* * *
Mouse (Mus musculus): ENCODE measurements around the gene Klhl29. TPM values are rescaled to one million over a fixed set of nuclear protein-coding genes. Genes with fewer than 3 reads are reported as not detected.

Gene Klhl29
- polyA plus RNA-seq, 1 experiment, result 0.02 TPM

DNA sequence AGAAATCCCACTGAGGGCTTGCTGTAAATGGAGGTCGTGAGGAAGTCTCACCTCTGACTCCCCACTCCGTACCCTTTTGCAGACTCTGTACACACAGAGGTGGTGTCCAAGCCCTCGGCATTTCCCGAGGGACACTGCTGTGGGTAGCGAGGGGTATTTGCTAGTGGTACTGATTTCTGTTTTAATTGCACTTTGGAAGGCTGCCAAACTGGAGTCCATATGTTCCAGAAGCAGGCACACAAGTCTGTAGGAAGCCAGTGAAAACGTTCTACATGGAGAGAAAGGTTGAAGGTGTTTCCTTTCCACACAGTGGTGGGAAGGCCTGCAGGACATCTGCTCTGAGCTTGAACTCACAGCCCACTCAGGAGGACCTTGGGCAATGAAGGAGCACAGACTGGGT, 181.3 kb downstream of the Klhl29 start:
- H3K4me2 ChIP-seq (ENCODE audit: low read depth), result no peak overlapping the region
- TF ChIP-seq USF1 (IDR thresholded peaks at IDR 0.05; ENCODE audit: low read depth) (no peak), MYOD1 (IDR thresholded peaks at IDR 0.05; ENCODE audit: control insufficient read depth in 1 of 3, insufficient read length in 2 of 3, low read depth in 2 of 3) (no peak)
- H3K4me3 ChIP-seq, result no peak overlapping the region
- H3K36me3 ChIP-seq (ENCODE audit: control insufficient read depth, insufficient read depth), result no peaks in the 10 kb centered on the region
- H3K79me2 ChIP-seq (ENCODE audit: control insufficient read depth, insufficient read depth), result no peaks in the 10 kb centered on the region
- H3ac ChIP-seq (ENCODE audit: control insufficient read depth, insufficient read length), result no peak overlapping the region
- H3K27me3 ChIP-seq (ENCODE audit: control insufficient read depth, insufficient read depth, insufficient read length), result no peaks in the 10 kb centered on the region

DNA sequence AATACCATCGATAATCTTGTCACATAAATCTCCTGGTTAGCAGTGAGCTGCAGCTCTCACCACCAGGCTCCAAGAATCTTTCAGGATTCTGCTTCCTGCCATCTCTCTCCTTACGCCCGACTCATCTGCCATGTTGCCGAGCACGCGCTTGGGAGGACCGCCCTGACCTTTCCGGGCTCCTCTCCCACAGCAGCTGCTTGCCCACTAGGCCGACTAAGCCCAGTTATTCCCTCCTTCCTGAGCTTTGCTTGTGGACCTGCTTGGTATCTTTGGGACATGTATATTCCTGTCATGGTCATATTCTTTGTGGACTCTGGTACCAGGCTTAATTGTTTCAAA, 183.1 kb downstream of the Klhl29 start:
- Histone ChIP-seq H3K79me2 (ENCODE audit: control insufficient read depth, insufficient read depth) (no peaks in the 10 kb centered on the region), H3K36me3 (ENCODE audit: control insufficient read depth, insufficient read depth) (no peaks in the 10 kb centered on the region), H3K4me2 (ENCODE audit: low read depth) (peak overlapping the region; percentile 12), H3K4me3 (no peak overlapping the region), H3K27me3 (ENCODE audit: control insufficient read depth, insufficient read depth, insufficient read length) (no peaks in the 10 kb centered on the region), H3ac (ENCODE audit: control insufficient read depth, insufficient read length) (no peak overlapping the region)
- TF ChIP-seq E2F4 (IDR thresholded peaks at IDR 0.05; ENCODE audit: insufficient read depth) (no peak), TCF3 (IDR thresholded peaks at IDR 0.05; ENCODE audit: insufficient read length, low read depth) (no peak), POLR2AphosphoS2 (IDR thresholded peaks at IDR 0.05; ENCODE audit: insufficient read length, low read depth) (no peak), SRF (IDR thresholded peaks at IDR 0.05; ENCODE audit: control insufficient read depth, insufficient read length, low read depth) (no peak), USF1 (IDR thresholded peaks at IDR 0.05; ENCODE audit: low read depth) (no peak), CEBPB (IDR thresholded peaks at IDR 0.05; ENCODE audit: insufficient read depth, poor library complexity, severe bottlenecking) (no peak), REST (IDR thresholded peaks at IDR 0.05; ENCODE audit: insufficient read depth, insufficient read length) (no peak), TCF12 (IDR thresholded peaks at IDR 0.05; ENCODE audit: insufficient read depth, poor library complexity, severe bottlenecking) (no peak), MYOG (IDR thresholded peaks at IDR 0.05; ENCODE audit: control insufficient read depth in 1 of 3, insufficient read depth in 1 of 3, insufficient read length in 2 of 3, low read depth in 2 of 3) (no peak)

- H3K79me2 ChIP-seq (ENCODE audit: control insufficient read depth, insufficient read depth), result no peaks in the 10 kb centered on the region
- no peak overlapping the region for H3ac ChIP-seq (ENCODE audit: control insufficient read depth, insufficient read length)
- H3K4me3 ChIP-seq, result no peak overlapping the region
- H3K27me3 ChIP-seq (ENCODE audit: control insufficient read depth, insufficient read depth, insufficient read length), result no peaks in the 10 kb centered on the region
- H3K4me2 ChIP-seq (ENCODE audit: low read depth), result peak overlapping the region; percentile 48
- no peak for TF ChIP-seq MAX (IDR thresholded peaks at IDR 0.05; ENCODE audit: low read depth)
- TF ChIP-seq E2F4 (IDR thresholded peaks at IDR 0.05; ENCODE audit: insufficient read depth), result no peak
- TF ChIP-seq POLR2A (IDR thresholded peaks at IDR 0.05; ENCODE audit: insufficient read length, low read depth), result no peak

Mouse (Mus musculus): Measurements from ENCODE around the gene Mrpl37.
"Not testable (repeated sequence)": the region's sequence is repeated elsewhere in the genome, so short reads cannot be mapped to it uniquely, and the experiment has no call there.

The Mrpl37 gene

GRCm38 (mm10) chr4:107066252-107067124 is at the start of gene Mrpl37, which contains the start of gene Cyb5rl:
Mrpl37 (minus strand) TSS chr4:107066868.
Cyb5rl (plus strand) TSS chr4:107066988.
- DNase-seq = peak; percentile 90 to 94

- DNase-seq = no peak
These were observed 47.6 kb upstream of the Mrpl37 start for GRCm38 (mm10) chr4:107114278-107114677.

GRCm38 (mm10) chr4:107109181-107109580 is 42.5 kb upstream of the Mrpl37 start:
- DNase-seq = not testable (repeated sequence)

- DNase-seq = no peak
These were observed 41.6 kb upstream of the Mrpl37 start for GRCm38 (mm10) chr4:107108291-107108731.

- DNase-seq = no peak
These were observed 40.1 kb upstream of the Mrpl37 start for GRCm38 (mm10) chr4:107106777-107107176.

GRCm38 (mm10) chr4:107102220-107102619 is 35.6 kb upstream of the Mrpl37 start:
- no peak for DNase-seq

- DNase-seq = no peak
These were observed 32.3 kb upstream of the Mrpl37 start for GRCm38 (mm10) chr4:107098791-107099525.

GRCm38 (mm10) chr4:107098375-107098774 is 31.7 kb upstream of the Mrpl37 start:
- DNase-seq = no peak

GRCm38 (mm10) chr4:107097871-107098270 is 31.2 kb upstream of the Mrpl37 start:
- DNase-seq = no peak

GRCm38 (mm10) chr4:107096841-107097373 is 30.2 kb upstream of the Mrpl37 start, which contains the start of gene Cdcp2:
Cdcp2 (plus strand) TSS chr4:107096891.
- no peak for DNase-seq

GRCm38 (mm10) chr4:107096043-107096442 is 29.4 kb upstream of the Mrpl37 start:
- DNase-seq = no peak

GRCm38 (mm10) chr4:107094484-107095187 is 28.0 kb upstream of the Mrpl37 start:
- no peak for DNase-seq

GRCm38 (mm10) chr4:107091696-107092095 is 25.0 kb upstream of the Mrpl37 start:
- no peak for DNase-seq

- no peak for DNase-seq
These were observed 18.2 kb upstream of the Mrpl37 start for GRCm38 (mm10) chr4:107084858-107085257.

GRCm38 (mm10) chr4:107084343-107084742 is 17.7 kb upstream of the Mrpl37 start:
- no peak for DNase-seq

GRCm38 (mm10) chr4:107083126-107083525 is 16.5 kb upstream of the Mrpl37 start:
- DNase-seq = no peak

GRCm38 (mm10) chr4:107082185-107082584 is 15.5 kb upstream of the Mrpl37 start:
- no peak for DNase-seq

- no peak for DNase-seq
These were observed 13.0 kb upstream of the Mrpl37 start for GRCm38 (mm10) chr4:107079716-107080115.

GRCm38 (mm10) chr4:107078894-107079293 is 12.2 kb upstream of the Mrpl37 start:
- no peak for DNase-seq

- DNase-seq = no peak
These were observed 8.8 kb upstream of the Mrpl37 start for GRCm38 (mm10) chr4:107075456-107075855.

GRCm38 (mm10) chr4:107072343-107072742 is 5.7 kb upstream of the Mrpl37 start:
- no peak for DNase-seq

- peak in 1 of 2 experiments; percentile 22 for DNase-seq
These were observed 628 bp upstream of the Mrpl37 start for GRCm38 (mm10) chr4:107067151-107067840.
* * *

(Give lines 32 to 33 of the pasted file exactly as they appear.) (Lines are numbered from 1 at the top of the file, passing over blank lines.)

GRCm38 (mm10) chr4:107109181-107109580 is 42.5 kb upstream of the Mrpl37 start:
- DNase-seq = not testable (repeated sequence)